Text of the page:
Summary: March 10, 2002 -- FOURTH SUNDAY IN LENT 1 Samuel 16:1-13 Psalm 23 You have anointed my head with oil. (Ps. 23:5) Ephesians 5:8-14 John 9:1-41 Color: Purple 1 Samuel 16:1-13 Title: “Anointing is the symbolic expression of the transmittal of power f

March 10, 2002 -- FOURTH SUNDAY IN LENT

1 Samuel 16:1-13

Psalm 23

You have anointed my head with oil. (Ps. 23:5)

Ephesians 5:8-14

John 9:1-41

Color: Purple

1 Samuel 16:1-13

Title: “Anointing is the symbolic expression of the transmittal of power from God to a human.”

Chapter fifteen tells why God has rejected Saul as king. Chapter sixteen, tells how David is anointed as his successor, unbeknownst to Saul at the time. Saul disobeyed God and the prophet Samuel, the very prophet who anointed Saul as king in the first place, informs Saul that his kingship will be taken from him. Now, Saul’s sin may be hard for us to understand, knowing what we now know about God. There was a belief in the ancient world that war was “holy” and that certain wars required the total destruction of the enemy. The idea is similar to the holocaust sacrifice offered in the, later, Temple. In such a sacrifice the entire animal was burned, offered totally to God, with nothing left for the offerers to eat as a symbolic communion with God or gods. The notion of the “extermination,” Hebrew herem required the total destruction of the enemy to signify the deity’s supreme control over the outcome of war. There were to be no prisons nor spoils, no “booty,” as was more often the case. This was war to the end. Ironically, in later times, Hitler would apply this “solution,” the “extermination,” of all members of a particular tribe or race to the Jews themselves. While this notion is abhorrent to us and to God, the people of the time believed in it. Samuel had told Saul that God wanted the Amalekites “under the ban,” and completely destroyed in punishment for their attacks against the Exodus generation centuries earlier. Instead, Saul took prisoners, notably the Amalekite king, and he kept the best of the booty to sacrifice to the Lord, or so he claimed. Thus, his intentions were good, and the modern reader has difficulty understanding what all the fuss is about. One would have expected Saul to be praised, not rejected and certainly not impeached and removed by God himself. However, the Scriptures are more concerned with the theological interpretation of the facts than with the cold facts themselves. God gave Saul a clear command through the prophet and Saul disobeyed. He subjected God’s command to his own reasoning, exalting human thinking above divine order. Just because he had a pious, religious purpose does not excuse his behavior. The prophetic point of view, that the, obedience, real “sacrifice,” is more pleasing to God than sacrificial ritual, requires that Saul be rejected. Saul’s well-meaning offense paints him as a tragic figure, not an evil one, but it opens the way for David. The Spirit of the Lord, given to Saul, is withdrawn and Saul will rely on violence to hold on to his throne and dispose of David. Saul’s spirit, absent God’s, will grow in suspicion, envy, persecution, and even, superstition.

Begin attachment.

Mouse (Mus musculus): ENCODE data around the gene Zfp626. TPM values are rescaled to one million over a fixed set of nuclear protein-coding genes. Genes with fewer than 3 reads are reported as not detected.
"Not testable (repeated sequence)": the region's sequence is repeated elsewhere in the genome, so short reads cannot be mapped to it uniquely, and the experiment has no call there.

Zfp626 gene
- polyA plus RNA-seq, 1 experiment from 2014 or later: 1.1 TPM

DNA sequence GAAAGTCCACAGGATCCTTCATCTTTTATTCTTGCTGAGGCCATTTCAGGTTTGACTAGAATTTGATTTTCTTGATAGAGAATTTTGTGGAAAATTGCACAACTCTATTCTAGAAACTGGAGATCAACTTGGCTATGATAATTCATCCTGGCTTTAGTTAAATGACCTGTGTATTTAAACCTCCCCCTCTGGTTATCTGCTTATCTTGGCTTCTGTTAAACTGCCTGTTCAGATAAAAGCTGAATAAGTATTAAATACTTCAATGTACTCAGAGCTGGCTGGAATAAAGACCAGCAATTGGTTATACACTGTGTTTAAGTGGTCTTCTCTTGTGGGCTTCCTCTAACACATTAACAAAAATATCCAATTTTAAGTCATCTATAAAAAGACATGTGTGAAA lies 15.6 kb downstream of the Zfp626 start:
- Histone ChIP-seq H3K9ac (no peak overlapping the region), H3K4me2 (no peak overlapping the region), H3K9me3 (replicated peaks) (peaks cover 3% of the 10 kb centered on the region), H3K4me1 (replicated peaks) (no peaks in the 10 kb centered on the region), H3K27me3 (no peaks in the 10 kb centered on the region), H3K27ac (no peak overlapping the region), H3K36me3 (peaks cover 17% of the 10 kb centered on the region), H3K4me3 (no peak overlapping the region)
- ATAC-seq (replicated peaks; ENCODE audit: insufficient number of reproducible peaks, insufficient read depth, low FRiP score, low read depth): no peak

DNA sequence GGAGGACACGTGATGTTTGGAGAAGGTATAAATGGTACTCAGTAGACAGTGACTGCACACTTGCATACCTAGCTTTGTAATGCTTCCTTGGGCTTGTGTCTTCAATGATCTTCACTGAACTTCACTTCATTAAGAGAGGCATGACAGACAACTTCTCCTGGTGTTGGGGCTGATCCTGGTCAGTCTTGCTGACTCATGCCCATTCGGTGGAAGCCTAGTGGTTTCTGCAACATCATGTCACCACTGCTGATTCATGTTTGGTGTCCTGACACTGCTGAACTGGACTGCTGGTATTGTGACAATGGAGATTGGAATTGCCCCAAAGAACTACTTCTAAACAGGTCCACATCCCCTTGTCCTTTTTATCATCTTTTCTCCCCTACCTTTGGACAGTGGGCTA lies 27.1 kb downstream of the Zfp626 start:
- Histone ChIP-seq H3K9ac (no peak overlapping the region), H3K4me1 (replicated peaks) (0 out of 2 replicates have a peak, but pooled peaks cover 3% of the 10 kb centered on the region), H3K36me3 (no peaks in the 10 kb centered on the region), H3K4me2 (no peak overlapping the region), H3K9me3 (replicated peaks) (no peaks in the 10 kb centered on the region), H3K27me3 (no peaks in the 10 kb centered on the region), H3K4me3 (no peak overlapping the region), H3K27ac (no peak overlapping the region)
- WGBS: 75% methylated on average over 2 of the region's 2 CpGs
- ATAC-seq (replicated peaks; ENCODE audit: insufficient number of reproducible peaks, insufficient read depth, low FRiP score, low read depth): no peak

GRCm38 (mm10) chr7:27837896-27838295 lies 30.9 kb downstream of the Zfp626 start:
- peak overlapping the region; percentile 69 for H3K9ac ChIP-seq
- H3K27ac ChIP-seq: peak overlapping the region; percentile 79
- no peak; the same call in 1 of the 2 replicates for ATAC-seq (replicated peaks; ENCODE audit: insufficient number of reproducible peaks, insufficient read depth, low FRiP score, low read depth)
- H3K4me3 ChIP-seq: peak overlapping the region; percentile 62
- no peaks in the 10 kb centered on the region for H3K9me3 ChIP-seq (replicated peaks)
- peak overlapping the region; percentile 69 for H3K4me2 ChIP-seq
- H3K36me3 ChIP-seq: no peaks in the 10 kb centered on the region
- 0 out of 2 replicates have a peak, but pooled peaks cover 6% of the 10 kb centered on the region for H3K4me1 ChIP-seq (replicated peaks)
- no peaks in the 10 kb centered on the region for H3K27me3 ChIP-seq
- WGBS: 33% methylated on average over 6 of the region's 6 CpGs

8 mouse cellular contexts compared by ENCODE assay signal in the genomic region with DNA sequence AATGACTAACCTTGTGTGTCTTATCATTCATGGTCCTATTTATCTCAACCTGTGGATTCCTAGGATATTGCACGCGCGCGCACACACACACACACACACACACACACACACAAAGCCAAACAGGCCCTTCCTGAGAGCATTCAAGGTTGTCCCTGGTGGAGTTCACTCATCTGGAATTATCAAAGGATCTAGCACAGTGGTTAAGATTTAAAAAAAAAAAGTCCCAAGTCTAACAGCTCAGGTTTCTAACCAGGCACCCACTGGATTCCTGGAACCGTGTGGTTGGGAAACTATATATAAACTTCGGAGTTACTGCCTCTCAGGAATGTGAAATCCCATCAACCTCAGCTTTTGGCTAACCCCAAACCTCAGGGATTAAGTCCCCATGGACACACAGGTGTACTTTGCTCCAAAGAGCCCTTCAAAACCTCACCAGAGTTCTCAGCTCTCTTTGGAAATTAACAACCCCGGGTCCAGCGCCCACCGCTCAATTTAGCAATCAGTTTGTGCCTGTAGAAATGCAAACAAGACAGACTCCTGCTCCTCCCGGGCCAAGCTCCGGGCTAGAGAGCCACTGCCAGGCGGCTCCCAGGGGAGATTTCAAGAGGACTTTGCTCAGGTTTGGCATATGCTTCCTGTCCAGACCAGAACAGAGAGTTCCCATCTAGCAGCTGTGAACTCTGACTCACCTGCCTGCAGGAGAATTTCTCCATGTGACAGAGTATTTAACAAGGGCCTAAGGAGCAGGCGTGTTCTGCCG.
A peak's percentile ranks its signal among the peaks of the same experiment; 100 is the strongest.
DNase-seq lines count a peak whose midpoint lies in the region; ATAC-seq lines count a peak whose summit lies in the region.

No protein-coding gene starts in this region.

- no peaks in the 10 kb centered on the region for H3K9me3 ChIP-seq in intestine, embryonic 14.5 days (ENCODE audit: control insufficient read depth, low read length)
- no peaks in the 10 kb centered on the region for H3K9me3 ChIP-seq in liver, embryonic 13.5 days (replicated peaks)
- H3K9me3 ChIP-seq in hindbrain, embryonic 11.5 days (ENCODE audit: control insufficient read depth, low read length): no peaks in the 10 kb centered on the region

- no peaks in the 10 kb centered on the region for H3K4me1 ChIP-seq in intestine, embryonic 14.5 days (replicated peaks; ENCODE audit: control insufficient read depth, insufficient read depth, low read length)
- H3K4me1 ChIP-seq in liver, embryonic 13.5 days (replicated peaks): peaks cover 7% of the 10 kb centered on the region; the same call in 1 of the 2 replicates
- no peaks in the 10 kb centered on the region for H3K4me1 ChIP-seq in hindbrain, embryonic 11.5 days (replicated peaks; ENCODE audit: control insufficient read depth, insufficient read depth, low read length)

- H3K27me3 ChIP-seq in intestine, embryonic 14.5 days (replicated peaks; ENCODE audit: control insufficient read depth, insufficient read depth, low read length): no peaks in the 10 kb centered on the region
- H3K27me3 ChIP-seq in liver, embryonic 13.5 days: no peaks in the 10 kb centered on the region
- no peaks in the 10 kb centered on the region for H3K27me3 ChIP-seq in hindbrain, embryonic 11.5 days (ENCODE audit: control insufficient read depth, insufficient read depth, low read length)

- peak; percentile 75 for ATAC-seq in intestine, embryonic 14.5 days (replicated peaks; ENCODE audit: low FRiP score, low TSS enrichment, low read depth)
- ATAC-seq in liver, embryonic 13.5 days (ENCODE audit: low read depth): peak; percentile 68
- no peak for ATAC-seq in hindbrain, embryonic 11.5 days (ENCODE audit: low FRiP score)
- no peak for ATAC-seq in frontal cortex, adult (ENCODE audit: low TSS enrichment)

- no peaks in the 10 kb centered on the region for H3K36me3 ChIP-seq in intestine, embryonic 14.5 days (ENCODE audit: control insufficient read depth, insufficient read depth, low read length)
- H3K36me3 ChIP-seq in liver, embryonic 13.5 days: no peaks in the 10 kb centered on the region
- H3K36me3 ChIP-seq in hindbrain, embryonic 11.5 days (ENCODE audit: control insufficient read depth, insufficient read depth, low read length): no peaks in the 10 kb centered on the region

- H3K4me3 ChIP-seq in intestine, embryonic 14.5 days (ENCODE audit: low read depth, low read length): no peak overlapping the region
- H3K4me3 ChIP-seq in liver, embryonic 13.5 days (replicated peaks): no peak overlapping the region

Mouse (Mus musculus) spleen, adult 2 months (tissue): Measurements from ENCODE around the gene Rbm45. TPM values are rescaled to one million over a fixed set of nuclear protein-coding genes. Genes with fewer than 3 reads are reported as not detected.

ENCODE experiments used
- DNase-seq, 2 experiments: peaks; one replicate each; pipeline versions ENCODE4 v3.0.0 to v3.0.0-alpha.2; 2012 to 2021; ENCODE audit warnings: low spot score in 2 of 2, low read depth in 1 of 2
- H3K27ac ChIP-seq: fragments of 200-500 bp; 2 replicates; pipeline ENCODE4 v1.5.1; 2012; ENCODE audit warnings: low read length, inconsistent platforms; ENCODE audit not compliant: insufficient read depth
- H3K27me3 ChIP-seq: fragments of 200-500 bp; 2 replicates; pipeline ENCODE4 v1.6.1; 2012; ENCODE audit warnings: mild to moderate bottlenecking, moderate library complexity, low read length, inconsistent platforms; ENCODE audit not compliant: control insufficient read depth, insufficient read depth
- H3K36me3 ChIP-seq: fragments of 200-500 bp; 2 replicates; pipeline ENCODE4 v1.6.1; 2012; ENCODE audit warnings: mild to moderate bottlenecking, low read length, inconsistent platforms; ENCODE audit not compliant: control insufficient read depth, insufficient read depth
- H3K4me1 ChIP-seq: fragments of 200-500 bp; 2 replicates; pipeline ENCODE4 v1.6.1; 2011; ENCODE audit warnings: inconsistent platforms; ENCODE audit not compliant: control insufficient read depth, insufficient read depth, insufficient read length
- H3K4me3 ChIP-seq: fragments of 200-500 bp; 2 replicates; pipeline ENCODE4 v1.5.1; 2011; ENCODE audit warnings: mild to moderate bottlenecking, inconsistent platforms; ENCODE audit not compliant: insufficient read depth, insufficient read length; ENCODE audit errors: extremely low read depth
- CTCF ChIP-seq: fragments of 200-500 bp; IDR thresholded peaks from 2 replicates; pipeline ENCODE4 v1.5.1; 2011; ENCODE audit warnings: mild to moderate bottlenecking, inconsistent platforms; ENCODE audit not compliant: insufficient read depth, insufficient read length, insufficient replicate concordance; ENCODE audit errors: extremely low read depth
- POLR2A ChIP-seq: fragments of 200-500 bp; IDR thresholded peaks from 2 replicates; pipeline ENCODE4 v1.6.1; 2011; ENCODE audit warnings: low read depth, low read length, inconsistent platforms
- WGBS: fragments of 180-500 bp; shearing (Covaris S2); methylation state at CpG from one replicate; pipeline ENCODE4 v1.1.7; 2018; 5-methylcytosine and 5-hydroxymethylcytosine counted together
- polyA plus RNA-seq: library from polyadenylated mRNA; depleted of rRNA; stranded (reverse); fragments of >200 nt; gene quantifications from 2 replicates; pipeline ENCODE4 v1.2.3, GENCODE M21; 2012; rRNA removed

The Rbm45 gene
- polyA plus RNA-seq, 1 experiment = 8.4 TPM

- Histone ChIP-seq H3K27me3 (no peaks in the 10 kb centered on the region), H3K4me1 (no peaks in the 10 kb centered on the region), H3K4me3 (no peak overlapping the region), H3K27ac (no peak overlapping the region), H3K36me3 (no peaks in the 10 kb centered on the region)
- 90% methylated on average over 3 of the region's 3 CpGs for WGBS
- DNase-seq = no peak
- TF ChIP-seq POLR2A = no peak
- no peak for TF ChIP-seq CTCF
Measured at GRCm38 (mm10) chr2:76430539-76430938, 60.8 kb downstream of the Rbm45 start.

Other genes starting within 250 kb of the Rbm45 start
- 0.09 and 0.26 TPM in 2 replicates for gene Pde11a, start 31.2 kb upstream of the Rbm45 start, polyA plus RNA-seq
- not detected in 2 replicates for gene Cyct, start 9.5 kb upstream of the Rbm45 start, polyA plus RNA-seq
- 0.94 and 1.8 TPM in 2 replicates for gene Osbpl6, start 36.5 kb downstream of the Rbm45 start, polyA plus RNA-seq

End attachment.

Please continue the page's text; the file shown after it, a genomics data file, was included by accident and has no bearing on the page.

Chapter sixteen, begins the story of David’s rise to the throne with Samuel’s privately anointing him in the presence of his immediate family and the elders of Bethlehem, if not other Bethlehemites, and ends in 2Samuel 5:3 with his public anointing in the presence of representatives of all the tribes of Israel. He is publicly accepted as king because of all his military successes. However, his relatively private anointing tells a different story and gives a different reason. He is king because he is God’s anointed, not because of any powers he has in himself.

In verse one, I am sending you to Jesse…for I have chosen my king: Just as God sent Abraham without telling him exactly where, he sends Samuel, to anoint a new king, without telling him exactly who. God’s revelations are frequently on a “need to know,” and “know as you go,” basis.

Verses two to five, Samuel objects that if or when Saul hears of his trip he will kill him or have him killed. God says tells him to say that he is coming to offer sacrifice and is to invite Jesse and his sons to the ritual celebration. We are not told what type of sacrifice this would be and get the definite impression that God is telling Samuel to concoct a believable pretense as a cover for his real purpose. This is a very human story, even if it has a divine purpose. When he arrives, the elders of the city suspect he comes to bring bad news or to upset their peace. He assures them otherwise and invites them and Jesse’s family to the celebration.

In verse seven, do not judge from his appearance: Eliab, one if Jesse’s sons, “appeared,” to Samuel to be the chosen one. The implication is that he had the physical looks, strength, etc. to qualify as a candidate for “king.” But the author-editor is more interested in interpreting the facts and in using human situations to reveal divine perspectives. God does not judge by or value outward appearances. Such are human ways. God sees “into the heart.” We would say that God gets to the heart of the matter, the essence of things, not mere appearances. Thus, Eliab is not the one. It does not mean that God rejects him, only that he is not God’s choice for the role of king.

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